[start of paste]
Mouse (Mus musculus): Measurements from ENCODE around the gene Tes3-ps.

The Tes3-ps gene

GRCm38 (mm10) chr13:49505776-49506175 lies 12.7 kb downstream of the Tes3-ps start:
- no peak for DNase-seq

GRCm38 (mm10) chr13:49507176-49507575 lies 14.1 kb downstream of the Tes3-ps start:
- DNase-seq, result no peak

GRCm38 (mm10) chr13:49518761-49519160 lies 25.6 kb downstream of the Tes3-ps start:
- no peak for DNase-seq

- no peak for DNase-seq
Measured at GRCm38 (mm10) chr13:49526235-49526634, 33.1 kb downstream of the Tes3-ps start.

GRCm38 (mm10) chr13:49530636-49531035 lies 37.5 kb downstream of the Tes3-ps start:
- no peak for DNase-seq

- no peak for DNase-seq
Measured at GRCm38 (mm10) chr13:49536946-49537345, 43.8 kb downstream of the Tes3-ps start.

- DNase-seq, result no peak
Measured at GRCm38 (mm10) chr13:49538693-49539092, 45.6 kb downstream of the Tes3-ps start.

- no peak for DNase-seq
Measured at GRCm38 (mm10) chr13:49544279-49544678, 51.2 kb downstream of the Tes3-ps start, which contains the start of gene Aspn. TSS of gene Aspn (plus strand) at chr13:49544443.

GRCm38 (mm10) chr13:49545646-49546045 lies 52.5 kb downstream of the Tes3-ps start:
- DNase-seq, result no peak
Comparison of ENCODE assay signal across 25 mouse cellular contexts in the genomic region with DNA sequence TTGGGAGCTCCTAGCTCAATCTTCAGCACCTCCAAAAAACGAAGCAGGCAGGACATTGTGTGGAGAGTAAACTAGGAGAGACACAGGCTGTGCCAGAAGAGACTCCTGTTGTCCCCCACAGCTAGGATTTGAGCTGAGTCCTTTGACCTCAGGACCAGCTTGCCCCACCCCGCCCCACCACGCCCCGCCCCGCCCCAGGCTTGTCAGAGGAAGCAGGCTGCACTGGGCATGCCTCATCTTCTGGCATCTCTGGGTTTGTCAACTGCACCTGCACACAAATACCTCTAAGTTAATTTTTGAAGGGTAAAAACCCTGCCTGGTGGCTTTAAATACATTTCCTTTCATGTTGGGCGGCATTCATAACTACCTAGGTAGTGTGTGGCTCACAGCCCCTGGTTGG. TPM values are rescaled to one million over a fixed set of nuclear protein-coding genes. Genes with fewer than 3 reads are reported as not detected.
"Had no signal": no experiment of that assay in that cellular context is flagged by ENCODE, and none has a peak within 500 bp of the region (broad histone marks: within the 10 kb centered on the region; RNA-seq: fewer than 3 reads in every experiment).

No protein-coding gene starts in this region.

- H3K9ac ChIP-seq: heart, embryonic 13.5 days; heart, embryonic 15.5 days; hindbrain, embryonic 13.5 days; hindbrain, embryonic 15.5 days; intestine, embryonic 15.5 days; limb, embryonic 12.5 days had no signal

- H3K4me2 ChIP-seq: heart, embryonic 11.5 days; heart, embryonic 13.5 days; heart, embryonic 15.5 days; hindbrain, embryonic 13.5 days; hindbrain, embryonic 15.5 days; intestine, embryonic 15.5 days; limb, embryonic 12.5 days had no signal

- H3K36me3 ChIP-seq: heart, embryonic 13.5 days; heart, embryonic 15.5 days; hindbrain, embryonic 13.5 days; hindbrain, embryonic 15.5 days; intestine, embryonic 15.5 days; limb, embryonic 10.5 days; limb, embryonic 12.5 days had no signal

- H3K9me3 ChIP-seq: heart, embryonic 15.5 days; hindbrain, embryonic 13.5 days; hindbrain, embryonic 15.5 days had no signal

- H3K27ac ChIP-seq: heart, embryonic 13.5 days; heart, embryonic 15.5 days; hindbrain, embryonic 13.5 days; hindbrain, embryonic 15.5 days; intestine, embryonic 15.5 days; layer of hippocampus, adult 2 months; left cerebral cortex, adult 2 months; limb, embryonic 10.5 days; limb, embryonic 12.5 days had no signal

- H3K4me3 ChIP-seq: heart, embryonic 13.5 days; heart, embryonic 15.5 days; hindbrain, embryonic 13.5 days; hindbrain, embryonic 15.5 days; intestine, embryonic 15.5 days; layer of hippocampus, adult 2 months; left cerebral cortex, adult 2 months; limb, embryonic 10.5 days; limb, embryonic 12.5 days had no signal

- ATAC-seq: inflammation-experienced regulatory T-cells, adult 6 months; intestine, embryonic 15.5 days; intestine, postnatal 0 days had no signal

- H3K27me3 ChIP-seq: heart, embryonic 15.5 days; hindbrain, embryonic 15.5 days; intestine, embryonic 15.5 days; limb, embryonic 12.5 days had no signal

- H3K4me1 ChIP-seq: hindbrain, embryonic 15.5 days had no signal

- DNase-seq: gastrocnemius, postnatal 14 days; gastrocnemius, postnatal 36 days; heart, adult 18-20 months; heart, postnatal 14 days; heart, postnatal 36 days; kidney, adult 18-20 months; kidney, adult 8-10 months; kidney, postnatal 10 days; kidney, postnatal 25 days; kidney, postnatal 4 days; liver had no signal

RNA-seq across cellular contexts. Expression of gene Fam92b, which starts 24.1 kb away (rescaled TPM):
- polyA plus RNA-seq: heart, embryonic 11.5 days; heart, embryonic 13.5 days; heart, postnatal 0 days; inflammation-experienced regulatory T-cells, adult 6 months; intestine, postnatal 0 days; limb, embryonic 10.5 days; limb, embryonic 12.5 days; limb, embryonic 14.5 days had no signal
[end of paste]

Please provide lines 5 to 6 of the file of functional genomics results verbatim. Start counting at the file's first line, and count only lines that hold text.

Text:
GRCm38 (mm10) chr13:49507176-49507575 lies 14.1 kb downstream of the Tes3-ps start:
- DNase-seq, result no peak